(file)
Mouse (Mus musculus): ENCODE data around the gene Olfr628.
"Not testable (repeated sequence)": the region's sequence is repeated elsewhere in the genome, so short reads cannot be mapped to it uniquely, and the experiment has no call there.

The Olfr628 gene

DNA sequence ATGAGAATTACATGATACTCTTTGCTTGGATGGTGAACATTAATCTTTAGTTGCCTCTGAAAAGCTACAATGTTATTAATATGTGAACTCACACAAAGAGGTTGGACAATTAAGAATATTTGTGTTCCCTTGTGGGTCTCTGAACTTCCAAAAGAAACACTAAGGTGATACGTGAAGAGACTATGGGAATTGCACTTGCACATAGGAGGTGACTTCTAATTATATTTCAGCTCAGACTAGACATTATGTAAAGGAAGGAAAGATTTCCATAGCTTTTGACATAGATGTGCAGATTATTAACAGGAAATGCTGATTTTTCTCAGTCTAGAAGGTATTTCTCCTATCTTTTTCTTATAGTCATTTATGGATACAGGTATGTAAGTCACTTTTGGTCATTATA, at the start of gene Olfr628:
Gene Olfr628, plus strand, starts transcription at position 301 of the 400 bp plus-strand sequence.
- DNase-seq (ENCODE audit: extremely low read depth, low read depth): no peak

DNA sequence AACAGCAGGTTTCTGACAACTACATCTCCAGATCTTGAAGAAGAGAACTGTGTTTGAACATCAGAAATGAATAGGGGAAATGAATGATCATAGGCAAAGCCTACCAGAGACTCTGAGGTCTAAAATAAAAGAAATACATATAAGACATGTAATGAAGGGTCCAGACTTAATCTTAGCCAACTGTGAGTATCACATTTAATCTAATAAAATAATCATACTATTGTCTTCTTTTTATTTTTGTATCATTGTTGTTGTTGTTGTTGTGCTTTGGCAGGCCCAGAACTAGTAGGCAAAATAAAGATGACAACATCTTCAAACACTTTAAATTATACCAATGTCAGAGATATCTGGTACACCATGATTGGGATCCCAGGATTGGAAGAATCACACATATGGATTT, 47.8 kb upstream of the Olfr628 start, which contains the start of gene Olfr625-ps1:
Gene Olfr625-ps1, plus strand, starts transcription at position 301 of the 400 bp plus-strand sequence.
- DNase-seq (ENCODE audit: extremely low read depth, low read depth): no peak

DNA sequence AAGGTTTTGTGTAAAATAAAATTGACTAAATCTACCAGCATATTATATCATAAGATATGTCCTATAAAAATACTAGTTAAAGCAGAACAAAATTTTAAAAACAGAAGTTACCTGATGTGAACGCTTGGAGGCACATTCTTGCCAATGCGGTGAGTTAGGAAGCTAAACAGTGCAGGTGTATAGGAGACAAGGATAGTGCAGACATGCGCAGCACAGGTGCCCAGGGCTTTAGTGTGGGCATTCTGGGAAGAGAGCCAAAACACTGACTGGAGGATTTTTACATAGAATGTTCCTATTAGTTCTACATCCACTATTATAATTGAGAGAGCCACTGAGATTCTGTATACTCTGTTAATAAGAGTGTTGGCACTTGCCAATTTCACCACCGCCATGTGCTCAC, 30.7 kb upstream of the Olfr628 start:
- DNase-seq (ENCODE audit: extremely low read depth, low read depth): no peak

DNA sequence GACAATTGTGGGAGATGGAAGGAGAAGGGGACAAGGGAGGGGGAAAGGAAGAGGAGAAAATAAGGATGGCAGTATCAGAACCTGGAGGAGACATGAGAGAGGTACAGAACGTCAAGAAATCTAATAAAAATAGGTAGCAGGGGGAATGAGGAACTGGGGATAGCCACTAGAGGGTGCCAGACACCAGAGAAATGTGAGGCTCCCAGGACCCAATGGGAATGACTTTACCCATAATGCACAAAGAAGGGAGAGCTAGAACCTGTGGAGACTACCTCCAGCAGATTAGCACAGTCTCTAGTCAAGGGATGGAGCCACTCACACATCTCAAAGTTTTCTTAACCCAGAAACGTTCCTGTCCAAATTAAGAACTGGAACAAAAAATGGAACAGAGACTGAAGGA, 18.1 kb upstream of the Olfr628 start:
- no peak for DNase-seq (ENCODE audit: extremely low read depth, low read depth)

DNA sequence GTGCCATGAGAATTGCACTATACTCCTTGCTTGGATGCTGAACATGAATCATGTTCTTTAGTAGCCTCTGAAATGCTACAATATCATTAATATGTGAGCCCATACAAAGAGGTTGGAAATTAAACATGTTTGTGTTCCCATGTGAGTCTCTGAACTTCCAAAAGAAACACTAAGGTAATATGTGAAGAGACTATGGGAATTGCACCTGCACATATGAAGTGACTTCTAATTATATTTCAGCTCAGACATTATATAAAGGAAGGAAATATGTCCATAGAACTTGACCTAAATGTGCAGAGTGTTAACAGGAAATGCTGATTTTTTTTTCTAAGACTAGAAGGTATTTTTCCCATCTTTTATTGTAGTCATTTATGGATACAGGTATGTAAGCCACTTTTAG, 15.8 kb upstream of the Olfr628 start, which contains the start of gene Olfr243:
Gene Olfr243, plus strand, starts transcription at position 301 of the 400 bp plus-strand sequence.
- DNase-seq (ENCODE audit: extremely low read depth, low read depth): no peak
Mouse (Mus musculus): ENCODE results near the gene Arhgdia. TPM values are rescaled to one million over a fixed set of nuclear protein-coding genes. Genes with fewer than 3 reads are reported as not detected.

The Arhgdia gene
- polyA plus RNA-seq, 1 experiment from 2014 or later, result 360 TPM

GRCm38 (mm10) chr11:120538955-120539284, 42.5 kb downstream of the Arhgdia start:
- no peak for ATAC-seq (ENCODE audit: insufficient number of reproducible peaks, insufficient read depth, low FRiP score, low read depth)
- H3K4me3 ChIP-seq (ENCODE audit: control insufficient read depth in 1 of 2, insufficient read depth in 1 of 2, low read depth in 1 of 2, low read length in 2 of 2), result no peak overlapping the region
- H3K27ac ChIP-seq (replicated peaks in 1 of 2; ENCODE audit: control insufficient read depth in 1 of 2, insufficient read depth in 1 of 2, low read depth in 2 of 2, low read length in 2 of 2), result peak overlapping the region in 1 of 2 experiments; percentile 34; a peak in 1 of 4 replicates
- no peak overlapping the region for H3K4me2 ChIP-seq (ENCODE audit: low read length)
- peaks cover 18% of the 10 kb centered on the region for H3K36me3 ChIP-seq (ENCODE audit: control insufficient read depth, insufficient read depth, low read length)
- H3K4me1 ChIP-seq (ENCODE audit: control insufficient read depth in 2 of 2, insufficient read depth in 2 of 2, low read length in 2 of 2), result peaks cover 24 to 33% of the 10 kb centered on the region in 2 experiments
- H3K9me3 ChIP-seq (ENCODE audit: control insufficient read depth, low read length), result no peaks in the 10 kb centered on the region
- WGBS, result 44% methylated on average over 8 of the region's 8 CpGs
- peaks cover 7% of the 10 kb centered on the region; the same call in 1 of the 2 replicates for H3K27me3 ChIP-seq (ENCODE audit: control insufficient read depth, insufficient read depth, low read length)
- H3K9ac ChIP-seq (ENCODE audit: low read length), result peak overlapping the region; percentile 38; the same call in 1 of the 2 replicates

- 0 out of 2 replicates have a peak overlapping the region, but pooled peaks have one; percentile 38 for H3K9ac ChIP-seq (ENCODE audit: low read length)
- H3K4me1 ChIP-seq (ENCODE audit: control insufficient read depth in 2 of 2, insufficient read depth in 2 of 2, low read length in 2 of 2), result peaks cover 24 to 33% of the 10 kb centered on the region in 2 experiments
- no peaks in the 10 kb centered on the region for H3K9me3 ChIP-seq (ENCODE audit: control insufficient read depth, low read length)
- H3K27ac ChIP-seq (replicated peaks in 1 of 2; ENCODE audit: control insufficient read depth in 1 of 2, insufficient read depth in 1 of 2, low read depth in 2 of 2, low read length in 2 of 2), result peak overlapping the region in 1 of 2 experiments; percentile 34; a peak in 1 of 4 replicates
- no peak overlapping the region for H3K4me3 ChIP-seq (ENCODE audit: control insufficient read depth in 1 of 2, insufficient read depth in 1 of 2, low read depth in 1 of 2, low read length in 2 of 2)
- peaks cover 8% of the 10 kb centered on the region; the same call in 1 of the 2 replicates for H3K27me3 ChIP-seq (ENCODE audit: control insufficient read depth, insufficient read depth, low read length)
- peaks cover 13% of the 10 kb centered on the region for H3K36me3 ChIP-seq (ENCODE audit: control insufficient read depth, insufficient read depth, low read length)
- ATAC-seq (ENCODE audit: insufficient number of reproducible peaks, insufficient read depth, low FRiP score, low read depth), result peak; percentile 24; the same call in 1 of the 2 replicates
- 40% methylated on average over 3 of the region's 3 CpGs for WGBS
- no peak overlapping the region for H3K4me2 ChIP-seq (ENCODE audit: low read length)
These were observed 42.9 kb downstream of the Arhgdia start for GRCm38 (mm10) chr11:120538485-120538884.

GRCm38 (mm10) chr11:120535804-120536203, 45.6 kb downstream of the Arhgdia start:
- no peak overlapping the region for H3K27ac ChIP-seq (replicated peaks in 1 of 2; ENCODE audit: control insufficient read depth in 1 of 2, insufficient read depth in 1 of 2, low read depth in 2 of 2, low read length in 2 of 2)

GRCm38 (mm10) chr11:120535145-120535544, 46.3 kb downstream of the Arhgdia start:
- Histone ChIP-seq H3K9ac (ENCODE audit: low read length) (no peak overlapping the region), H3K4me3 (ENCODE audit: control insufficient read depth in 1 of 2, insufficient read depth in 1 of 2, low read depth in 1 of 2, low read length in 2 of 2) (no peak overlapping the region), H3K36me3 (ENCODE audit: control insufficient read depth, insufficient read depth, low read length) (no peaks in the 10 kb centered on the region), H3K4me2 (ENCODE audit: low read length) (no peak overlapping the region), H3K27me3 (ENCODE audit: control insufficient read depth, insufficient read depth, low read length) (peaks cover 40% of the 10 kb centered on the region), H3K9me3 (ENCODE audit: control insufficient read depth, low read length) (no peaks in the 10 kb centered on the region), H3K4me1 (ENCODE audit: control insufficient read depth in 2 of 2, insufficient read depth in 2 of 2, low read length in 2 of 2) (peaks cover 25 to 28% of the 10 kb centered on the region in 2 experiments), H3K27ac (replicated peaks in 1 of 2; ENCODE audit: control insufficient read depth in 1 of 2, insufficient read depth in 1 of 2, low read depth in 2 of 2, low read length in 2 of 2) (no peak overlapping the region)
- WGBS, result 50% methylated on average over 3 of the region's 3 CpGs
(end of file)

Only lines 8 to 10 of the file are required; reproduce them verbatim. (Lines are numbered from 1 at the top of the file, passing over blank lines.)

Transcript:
Gene Olfr625-ps1, plus strand, starts transcription at position 301 of the 400 bp plus-strand sequence.
- DNase-seq (ENCODE audit: extremely low read depth, low read depth): no peak

DNA sequence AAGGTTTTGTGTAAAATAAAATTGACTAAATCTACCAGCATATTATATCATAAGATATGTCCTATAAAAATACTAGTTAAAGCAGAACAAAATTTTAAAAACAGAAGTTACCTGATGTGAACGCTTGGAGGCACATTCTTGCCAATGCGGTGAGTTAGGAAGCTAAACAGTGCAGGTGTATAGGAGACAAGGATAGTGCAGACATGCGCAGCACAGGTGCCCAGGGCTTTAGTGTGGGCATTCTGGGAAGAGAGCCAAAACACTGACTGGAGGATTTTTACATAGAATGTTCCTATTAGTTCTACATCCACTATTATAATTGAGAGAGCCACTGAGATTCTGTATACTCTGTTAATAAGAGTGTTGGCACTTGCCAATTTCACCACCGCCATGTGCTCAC, 30.7 kb upstream of the Olfr628 start: